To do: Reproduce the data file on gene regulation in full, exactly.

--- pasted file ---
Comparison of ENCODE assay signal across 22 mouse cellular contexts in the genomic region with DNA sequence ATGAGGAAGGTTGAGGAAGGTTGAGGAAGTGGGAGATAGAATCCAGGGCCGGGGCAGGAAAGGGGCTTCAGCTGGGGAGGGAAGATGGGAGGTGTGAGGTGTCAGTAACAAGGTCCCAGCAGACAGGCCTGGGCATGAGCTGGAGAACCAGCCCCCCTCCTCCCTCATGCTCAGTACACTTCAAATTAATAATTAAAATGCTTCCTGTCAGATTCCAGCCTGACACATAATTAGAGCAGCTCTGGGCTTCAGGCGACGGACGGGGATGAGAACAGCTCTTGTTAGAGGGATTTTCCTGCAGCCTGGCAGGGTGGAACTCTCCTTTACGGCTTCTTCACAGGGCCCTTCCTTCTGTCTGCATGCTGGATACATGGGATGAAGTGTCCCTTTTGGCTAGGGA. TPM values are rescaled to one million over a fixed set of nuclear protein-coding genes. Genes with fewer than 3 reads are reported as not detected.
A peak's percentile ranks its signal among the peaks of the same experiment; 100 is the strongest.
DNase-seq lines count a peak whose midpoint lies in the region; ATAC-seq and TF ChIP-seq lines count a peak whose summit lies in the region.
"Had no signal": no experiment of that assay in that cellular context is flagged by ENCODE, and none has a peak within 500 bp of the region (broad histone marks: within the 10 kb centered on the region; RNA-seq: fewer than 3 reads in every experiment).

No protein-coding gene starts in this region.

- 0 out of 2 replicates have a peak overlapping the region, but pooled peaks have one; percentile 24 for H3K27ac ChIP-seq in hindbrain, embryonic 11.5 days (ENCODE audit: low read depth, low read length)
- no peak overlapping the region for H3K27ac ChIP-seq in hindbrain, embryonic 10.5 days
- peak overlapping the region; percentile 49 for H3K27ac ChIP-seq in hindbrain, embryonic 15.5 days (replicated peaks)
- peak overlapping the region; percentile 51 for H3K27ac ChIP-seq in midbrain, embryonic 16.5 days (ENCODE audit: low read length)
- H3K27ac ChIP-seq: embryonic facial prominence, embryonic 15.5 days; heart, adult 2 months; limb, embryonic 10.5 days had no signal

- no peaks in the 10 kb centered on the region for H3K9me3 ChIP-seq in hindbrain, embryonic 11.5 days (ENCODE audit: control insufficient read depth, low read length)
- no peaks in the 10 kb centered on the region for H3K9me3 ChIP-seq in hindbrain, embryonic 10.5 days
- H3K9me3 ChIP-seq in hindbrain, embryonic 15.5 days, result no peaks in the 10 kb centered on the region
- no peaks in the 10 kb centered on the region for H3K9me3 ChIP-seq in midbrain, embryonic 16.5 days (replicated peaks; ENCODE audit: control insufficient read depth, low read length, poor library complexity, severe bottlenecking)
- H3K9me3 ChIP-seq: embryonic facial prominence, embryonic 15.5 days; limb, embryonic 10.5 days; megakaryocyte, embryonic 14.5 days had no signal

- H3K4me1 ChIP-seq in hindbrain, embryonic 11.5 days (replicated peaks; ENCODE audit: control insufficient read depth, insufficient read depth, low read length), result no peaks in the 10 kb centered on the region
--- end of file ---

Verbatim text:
Comparison of ENCODE assay signal across 22 mouse cellular contexts in the genomic region with DNA sequence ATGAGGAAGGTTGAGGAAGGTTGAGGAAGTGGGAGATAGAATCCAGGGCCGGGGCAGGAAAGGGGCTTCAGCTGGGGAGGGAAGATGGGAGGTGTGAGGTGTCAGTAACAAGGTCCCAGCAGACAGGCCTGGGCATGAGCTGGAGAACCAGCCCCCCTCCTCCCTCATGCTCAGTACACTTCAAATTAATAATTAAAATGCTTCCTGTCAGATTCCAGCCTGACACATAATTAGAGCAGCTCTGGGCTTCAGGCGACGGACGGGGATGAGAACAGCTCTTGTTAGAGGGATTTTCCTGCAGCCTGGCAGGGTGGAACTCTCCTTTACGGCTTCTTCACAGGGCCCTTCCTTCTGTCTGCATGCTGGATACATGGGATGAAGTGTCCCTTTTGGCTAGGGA. TPM values are rescaled to one million over a fixed set of nuclear protein-coding genes. Genes with fewer than 3 reads are reported as not detected.
A peak's percentile ranks its signal among the peaks of the same experiment; 100 is the strongest.
DNase-seq lines count a peak whose midpoint lies in the region; ATAC-seq and TF ChIP-seq lines count a peak whose summit lies in the region.
"Had no signal": no experiment of that assay in that cellular context is flagged by ENCODE, and none has a peak within 500 bp of the region (broad histone marks: within the 10 kb centered on the region; RNA-seq: fewer than 3 reads in every experiment).

No protein-coding gene starts in this region.

- 0 out of 2 replicates have a peak overlapping the region, but pooled peaks have one; percentile 24 for H3K27ac ChIP-seq in hindbrain, embryonic 11.5 days (ENCODE audit: low read depth, low read length)
- no peak overlapping the region for H3K27ac ChIP-seq in hindbrain, embryonic 10.5 days
- peak overlapping the region; percentile 49 for H3K27ac ChIP-seq in hindbrain, embryonic 15.5 days (replicated peaks)
- peak overlapping the region; percentile 51 for H3K27ac ChIP-seq in midbrain, embryonic 16.5 days (ENCODE audit: low read length)
- H3K27ac ChIP-seq: embryonic facial prominence, embryonic 15.5 days; heart, adult 2 months; limb, embryonic 10.5 days had no signal

- no peaks in the 10 kb centered on the region for H3K9me3 ChIP-seq in hindbrain, embryonic 11.5 days (ENCODE audit: control insufficient read depth, low read length)
- no peaks in the 10 kb centered on the region for H3K9me3 ChIP-seq in hindbrain, embryonic 10.5 days
- H3K9me3 ChIP-seq in hindbrain, embryonic 15.5 days, result no peaks in the 10 kb centered on the region
- no peaks in the 10 kb centered on the region for H3K9me3 ChIP-seq in midbrain, embryonic 16.5 days (replicated peaks; ENCODE audit: control insufficient read depth, low read length, poor library complexity, severe bottlenecking)
- H3K9me3 ChIP-seq: embryonic facial prominence, embryonic 15.5 days; limb, embryonic 10.5 days; megakaryocyte, embryonic 14.5 days had no signal

- H3K4me1 ChIP-seq in hindbrain, embryonic 11.5 days (replicated peaks; ENCODE audit: control insufficient read depth, insufficient read depth, low read length), result no peaks in the 10 kb centered on the region